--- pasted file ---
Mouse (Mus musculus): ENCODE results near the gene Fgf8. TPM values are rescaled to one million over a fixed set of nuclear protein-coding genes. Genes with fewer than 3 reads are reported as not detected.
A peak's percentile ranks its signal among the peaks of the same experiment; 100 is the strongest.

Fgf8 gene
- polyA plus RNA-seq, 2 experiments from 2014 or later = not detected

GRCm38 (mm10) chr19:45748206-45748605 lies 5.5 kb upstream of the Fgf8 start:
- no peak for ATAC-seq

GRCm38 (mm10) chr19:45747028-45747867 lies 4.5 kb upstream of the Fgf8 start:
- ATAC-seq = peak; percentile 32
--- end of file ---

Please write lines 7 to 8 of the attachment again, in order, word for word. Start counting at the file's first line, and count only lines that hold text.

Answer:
GRCm38 (mm10) chr19:45747028-45747867 lies 4.5 kb upstream of the Fgf8 start:
- ATAC-seq = peak; percentile 32